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Weimar on the PacificGerman Exile Culture in Los Angeles and the Crisis of Modernism$
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Ehrhard Bahr

Print publication date: 2007

Print ISBN-13: 9780520251281

Published to California Scholarship Online: March 2012

DOI: 10.1525/california/9780520251281.001.0001

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PRINTED FROM CALIFORNIA SCHOLARSHIP ONLINE (www.california.universitypressscholarship.com). (c) Copyright University of California Press, 2022. All Rights Reserved. An individual user may print out a PDF of a single chapter of a monograph in CALSO for personal use.date: 17 May 2022

Epic Theater versus Film Noir

Epic Theater versus Film Noir

Bertolt Brecht and Fritz Lang’s Anti-Nazi Film Hangmen Also Die

(p.129) chapter 5 Epic Theater versus Film Noir
Weimar on the Pacific

Ehrhard Bahr

University of California Press

When American newspapers reported the assassination of SS-Obergruppenführer Reinhard Heydrich in Prague in May 1942, Bertolt Brecht and Fritz Lang immediately seized upon the idea of writing a script for a hostage film. Only two months after the assassination, Brecht pasted into his diary a newspaper clipping of July 28 that announced the production of Never Surrender, a film with a Czechoslovakian locale. The film, to be produced by Arnold Pressburger and directed by Fritz Lang, would prominently feature the character of Heydrich the Hangmen. This chapter discusses Brecht's concept of “dialectic theater” and the principles of film noir as they were employed by Lang in his anti-Nazi film Hangmen Also Die. Brecht had developed the story together with Lang and believed that the film would be constructed in the manner of “epic theater,” but he did not realize that film noir, although dialectical in its story line and manipulation of reality, was based on suspense and surprise, which were anathema to dialectic theater.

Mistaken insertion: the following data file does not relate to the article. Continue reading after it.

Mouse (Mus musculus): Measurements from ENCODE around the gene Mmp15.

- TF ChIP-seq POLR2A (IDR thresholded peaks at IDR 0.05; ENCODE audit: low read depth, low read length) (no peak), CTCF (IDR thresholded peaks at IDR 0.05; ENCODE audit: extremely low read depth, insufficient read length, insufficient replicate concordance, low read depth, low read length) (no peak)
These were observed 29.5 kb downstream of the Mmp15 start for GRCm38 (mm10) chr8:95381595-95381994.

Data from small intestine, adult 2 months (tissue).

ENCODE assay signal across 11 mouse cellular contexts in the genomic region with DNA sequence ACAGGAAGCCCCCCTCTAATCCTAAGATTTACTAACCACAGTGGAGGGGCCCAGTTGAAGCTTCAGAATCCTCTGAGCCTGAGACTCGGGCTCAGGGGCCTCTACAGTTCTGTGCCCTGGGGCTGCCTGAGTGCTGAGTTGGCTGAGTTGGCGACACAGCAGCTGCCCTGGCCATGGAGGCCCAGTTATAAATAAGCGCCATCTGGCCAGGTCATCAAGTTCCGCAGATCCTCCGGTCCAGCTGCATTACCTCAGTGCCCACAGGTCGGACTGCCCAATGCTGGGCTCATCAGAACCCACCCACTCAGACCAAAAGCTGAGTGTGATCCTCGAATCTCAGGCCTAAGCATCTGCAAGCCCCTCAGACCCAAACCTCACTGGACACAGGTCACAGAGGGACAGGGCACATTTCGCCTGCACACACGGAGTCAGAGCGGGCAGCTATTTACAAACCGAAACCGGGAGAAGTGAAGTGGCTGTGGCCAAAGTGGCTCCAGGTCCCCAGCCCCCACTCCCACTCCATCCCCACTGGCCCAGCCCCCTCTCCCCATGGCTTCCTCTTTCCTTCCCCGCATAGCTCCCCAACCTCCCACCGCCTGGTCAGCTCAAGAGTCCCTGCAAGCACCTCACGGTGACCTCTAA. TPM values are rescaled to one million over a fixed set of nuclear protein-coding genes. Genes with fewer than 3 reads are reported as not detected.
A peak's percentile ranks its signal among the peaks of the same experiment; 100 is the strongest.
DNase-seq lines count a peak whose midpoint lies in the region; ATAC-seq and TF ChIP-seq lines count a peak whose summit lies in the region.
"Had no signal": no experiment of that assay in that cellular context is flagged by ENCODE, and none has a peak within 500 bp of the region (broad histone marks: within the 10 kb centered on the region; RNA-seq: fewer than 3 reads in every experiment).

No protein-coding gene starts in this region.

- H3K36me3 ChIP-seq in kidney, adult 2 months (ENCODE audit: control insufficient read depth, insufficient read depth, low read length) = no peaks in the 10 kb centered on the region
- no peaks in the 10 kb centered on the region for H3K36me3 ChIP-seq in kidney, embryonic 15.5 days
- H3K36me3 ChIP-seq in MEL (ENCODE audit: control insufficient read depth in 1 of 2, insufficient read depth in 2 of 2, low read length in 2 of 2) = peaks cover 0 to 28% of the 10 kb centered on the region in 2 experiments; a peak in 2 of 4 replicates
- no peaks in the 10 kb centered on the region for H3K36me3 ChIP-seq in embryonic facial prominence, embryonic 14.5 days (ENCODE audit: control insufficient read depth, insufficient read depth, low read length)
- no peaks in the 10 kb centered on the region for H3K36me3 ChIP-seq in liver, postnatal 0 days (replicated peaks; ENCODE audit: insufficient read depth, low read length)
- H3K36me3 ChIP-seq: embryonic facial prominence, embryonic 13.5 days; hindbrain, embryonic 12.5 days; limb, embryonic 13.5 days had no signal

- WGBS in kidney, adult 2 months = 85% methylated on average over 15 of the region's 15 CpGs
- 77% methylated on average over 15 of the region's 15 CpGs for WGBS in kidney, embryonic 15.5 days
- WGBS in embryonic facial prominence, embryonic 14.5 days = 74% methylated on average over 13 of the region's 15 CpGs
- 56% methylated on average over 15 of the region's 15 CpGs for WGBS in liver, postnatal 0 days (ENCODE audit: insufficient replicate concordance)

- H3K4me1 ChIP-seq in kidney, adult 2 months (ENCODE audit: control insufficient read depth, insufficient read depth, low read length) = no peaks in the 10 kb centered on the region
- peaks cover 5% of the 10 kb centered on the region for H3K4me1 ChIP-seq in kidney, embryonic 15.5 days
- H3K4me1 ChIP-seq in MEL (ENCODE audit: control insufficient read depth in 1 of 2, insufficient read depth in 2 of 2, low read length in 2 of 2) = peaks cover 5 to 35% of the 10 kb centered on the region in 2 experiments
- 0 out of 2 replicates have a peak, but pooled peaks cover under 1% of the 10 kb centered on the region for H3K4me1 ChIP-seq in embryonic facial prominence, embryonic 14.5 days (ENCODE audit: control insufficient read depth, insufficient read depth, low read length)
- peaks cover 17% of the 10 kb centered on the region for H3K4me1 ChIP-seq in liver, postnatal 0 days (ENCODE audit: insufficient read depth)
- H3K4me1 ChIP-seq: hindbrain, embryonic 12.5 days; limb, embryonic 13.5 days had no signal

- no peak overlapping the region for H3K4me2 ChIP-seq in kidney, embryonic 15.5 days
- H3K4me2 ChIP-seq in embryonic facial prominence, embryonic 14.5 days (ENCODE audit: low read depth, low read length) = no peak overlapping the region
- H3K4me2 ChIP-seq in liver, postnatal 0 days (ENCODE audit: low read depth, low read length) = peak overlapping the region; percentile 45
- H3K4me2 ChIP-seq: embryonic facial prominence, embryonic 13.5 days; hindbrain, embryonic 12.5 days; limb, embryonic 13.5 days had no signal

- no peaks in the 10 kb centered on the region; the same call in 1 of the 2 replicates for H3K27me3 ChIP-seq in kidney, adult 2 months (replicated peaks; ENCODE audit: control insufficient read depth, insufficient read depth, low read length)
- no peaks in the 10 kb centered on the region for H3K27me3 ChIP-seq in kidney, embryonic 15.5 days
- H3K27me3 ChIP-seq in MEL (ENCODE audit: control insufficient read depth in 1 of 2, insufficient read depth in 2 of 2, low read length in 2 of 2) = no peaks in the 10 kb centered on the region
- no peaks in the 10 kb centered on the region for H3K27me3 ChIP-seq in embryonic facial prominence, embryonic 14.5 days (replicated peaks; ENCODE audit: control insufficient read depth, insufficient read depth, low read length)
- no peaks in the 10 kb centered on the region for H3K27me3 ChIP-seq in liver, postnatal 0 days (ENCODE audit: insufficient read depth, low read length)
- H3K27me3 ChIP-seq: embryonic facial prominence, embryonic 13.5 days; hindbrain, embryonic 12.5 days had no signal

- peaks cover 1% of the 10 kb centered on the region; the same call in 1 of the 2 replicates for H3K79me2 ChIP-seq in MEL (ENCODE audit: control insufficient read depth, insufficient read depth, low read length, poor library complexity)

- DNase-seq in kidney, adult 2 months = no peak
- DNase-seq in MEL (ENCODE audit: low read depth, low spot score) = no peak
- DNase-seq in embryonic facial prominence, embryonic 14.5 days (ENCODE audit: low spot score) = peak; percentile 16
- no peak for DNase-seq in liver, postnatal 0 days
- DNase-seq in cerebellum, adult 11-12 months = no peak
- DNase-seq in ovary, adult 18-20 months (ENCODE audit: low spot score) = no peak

Keywords:   Bertolt Brecht, Fritz Lang, assassination, Reinhard Heydrich, epic theater, film noir, Never Surrender, Hangmen Also Die, dialectic theater, suspense

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